(The following is a post by @Tony_Chauncey and his views are in no way reflective of the official views of his employer!)
These are, of course, my thoughts, and not those of my employer or any other technology director in the universe.
I live in a small town. Most of my girlfriend’s paternal family lives in the next small town over. Therefore, we spend a significant amount of time in the next small town over. The only fast food place in the next small town over is a drive in. We’ll call it the Blue Devil Drive In. In general, I like to eat at drive ins. They’re an Oklahoma company with decent food that seems to contain decent ingredients. I told you all of that to tell you this… While it’s incredibly convenient to stop at the Blue Devil Drive In and grab a burger, I’d rather drive fifteen miles north to a slightly larger town (and fifteen miles out of my way) to go to the Tornado Drive In or some other place than go the Blue Devil Drive In. Why? Because every damned time I go there, I leave angry. It either takes forever (which defeats the purpose of fast food) or they screw up our order. I don’t tell you this to discourage you from going there; I’m sure that many people could tell you great things about the Blue Devil Drive In. I tell you this so that you know how I like to go about my business, and why it bothers me so much that we continue to use CTB/McGraw Hill for online state testing in Oklahoma. Two Words: CUSTOMER SERVICE.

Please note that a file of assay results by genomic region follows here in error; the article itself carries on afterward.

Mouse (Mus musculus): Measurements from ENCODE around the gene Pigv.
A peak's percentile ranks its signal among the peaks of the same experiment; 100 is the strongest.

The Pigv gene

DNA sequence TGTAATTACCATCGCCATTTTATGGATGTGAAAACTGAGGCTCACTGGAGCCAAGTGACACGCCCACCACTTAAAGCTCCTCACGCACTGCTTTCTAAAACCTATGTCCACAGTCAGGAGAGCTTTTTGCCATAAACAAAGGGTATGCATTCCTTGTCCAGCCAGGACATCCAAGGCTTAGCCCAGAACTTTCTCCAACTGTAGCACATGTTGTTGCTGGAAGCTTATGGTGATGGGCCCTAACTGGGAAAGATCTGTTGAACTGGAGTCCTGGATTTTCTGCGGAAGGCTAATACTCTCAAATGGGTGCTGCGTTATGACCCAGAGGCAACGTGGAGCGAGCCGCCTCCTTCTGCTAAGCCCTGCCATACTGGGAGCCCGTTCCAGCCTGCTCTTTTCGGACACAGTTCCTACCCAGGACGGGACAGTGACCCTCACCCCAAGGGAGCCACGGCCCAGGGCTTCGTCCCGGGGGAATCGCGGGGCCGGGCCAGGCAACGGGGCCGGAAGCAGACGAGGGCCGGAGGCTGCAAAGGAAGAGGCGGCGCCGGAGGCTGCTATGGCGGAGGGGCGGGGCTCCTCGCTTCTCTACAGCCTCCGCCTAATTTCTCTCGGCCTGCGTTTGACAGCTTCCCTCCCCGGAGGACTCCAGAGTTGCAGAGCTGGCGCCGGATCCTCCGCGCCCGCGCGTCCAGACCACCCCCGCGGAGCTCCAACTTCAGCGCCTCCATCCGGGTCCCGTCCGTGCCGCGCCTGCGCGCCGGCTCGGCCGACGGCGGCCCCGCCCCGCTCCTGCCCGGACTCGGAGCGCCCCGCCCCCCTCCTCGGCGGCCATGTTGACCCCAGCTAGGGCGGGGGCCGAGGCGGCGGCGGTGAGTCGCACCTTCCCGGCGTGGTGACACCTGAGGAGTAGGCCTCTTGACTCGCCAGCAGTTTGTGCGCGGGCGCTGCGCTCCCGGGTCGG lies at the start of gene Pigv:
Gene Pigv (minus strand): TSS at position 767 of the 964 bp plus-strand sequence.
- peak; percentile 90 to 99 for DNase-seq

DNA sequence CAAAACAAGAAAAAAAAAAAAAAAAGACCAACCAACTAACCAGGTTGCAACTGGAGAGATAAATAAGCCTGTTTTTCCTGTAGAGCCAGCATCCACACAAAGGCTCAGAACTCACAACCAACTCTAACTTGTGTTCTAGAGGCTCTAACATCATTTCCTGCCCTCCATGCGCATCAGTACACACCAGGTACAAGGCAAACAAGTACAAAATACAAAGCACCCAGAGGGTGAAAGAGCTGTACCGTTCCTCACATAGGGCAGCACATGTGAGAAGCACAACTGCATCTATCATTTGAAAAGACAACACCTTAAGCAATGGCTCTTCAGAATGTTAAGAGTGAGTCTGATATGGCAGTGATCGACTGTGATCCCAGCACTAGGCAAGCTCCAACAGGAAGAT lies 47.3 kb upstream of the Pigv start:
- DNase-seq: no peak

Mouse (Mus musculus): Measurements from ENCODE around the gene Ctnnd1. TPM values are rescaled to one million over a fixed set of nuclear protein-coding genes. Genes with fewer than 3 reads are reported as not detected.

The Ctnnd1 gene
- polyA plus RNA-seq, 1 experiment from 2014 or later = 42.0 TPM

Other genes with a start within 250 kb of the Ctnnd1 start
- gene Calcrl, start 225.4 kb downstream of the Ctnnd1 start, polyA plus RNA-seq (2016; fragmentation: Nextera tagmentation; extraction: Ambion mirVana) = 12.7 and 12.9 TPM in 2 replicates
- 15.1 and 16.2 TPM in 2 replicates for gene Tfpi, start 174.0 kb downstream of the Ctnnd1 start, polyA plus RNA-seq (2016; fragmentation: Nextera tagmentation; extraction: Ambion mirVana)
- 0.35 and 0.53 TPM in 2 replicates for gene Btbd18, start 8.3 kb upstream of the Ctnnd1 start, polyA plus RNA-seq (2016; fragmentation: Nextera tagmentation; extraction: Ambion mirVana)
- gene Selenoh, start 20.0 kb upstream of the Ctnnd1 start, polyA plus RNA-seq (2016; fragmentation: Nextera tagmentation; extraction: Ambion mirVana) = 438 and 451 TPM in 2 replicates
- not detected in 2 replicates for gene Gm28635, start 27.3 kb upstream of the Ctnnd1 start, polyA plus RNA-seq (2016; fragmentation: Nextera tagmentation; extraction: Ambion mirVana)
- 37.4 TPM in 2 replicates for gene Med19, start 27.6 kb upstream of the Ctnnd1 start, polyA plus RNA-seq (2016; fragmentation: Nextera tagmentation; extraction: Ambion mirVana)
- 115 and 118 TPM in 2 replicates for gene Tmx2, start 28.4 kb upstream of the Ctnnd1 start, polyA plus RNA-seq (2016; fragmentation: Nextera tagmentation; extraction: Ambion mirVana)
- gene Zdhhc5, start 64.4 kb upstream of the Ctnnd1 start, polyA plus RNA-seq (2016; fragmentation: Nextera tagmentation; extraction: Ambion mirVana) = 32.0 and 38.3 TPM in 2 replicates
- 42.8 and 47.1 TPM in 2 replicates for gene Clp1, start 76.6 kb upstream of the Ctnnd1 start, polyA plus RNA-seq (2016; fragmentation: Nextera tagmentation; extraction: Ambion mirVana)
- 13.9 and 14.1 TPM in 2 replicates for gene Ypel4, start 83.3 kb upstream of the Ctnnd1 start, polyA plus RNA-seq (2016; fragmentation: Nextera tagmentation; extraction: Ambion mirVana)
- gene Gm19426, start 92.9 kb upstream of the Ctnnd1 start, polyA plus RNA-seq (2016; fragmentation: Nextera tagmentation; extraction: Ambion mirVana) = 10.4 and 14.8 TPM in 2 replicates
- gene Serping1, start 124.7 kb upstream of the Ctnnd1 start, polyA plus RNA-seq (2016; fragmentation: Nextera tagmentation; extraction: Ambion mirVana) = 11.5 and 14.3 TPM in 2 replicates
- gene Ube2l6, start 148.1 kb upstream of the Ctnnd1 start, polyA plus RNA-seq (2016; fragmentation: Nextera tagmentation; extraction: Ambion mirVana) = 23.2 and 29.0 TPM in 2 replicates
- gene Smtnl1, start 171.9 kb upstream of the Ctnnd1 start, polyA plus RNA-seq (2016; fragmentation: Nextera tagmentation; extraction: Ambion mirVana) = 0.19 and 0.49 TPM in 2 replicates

The state of Oklahoma has a $13.5 million per year contract with CTB/McGraw Hill to provide online testing. I personally believe that this is way too much, but that’s not the point of this post. I’m sure that if CTB/McGraw Hill provided a reliable, consistent mechanism for administering tests, no one (myself included) would bat an eye at this number. They, however, do not provide anything resembling a reliable, consistent mechanism.
I’m not talking about the catastrophic failure that was the result of CTB/McGraw Hill’s overselling of their service in the spring of 2013. While that was ridiculously egregious and should have been enough to get Oklahoma’s State Department of Education to cancel it’s contract with CTB/McGraw Hill before this year started, it’s still not what I’m talking about. After that debacle, the OKSDE and CTB/McGraw Hill came to an agreement on a $1.2 million settlement, which not surprisingly resulted in additional time away from class for students and tons of extra work for Oklahoma’s School Technology Staffs, but did not actually test what needed to be tested. It did not test CTB/McGraw Hill’s ability to handle multiple states worth of students testing on their servers simultaneously, which is what caused last year’s two-day disruption. Of course, we don’t care whether CTB/McGraw Hill can provide testing for several states worth of students at once. If we did, we’d test it. Remember, “If you don’t test it, you don’t care about it.” But, again, this isn’t what I’m talking about.
In my district, all computers used for testing on any particular day go through the same process: 1) Start (or Restart) the computer; 2) Login with credentials used only for testing; 3) Student takes the test. This happens every morning. We do these things so that every computer is at the same point every morning. We have a very stable network. While we may not have all the bells and whistles that some do, I’d put our network up against anyone’s. We use all Cisco equipment, most of which has been upgraded in the last couple of years. But, again, this isn’t what I’m talking about.